When Christians believe, they have received Christ as the Spirit into their beings. Because the Spirit is eternal, as a consequence, Christians have eternal life and will live forever. “For God so loved the world, that he gave his only Son, that whoever believes in him should not perish but have eternal life.” (John 3:16) When we believe him, we receive him into our spirits as the Spirit, (John 1:12) who is eternal, so we live forever. That is why “that which is born of the Spirit is spirit.” (John 3:6) From a very human perspective, the ‘reward’ of eternal life seems to be an ultimate motivation for believing in God. At the very extreme, some people think we can live our lives independent of God, exercising our own will, and believe when we are on our death beds to gain the reward – eternal life — and enter through the pearly gates into the ‘mansion in the sky’. This, however, is a concept that is flawed.
When we believe in God, it is not like believing that something is true, it is receiving something into us. That is why, “But to all who did receive him, who believed in his name,” (John 1:12) is separated by a comma – they both are the same things. This is crucial for understanding what believe is. When we believe, we receive Christ. That is why, “For God so loved the world that He gave His only begotten Son, that every one who believes into (eis) Him would not perish, but would have eternal life.” (John 3:16 – Recovery Version) The word eis means into according to Strong’s Concordance and is translated into in multiple passages.. (Here is a list of just a few starting at Matthews — Mat. 2:11,12,13,14,20,21,22; 3:10,12; 4:1,5,8,12,18,24; and so on.) When we believe into God, realize we are not doing something externally, but something is happening internally. It changes us intrinsically. That is why, “I in them and You in Me, that they may be perfected in unity, so that the world may know that You sent Me, and love them, even as You have loved Me.” (John 17:23) We are being perfected when Christ lives in us. That is what spiritual growth is. It is to perfect us today.
The purpose of our assimilating God, of our knowing him (Phi. 3:10; Heb. 8:11), of our eating of the bread of life (John 6:35), of our transformation into his image (2 Cor. 3:18), of our eventual perfection (John 17:23) is not to just make us holy, it is so God could be expressed through us. He is making a new creation that is divine and human. In divinity, he is invisible; in humanity, he is visible (Col. 1:15-17). Christ is both. That is why, “For by him all things were created, in heaven and on earth, visible and invisible, whether thrones or dominions or rulers or authorities — all things were created through him and for him. And he is before all things, and in him all things hold together.” (Col. 1:16-17) In unifying heaven and earth according to the purpose of his will, (Eph. 1:9-10) he is being expressed through us. He is the heavenly element. We are the earthly element. He is transforming us inwardly into his image not just to make us better people, he is transforming us inwardly so we could express who he is. This happens to us individually and collectively. Individually, the goal of perfecting us is so we are expressing him. Collectively, the goal of perfecting us is to create the one new man, “that he might create in himself one new man in place of the two, so making peace,” (Eph. 2:15) who expresses Christ. Christ is expressed in a corporate fullness called the church, which is his Body, with him as the Head, expressing his will through the Body, putting all things under his feet. (Eph. 1:22-23) That is why we submit our wills to him. That is why we need to be transformed. Realize we are transformed not to just become holy and righteous, we are being transformed to his image so he could reach the “ends of the earth” (Acts 1:9) to unite heaven and earth. This begins first with those around us. Each member of his body affects those whom God has placed him or her with. That is how God is expressed today for his multiplication. That is why our day-to-day life matters.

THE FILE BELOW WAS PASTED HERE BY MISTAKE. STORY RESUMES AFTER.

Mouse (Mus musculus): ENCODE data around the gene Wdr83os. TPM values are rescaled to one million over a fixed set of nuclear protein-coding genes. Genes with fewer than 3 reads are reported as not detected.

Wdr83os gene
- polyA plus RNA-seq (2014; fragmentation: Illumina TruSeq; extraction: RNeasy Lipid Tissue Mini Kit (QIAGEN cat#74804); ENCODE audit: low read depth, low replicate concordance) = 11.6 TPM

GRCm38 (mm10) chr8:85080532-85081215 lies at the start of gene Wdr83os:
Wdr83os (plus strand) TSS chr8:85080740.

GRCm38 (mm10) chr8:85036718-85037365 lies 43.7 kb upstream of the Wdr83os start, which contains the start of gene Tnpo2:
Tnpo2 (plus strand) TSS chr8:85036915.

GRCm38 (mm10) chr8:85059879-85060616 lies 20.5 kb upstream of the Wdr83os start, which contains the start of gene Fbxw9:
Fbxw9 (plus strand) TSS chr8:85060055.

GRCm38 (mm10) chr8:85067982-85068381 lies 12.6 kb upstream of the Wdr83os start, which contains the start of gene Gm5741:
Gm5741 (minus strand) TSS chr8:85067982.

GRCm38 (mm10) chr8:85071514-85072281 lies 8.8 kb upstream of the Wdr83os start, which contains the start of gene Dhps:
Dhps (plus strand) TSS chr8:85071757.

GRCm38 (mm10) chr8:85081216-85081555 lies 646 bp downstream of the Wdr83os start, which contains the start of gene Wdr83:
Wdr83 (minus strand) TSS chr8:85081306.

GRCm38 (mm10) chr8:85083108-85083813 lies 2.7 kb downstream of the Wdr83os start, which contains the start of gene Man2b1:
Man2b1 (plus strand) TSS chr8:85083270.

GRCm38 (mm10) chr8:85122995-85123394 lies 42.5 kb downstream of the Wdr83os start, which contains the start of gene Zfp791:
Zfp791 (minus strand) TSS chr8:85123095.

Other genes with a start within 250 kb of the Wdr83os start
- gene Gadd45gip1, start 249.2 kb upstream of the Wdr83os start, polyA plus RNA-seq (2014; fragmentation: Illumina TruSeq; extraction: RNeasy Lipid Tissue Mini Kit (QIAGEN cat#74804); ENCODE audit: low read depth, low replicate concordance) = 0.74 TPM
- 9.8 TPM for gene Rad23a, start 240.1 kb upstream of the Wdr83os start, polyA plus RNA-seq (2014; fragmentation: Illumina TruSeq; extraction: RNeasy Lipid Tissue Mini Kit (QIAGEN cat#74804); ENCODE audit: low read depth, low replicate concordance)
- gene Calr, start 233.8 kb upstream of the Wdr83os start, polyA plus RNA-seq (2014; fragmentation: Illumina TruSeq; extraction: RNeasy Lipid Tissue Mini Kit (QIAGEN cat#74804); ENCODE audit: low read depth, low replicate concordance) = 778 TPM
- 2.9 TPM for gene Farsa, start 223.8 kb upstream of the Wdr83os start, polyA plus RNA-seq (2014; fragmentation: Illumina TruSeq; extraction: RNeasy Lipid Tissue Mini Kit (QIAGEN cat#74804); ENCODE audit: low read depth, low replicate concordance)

Realize we are being transformed into his image – the image of a man whose will is fully for God. When he was on this earth, he lived a human life that was fully for God. As the man, Jesus’s human life was perfect. In his human living, he was “perfect, as [his] heavenly Father is perfect.” (Mat. 5: 48) His love for man was absolute, that he would die for us. He truly ‘loved us to death,’ as the saying goes. Although he was limited by time and space when he was living on this earth, he expressed the perfect humanity. His Spirit expressed “the fruit of the Spirit.” (Gal. 5:22) He expressed “love, joy, peace, patience, kindness, goodness, faithfulness, gentleness, self-control,” (Gal. 5:22-23) in a perfect and complete way. Today, when Christ is manifested from us, it should be the same. We are not there yet, that is why we need to grow in Christ. Growing in Christ is not simply for overcoming sin, for perfecting us, for making us holy and acceptable to God, it is for all those whom God has placed us with. It is for all his members to be transformed to express him throughout the generation so God is no longer limited by time or space. That is why, “Truly, truly, I say to you, he who believes in Me, the works that I do, he will do also; and greater works than these he will do; because I go to the Father,” (John 14:12) the work is left to Him working through us. Christian’s who have believed into Christ become God’s multiplication as the sons of God.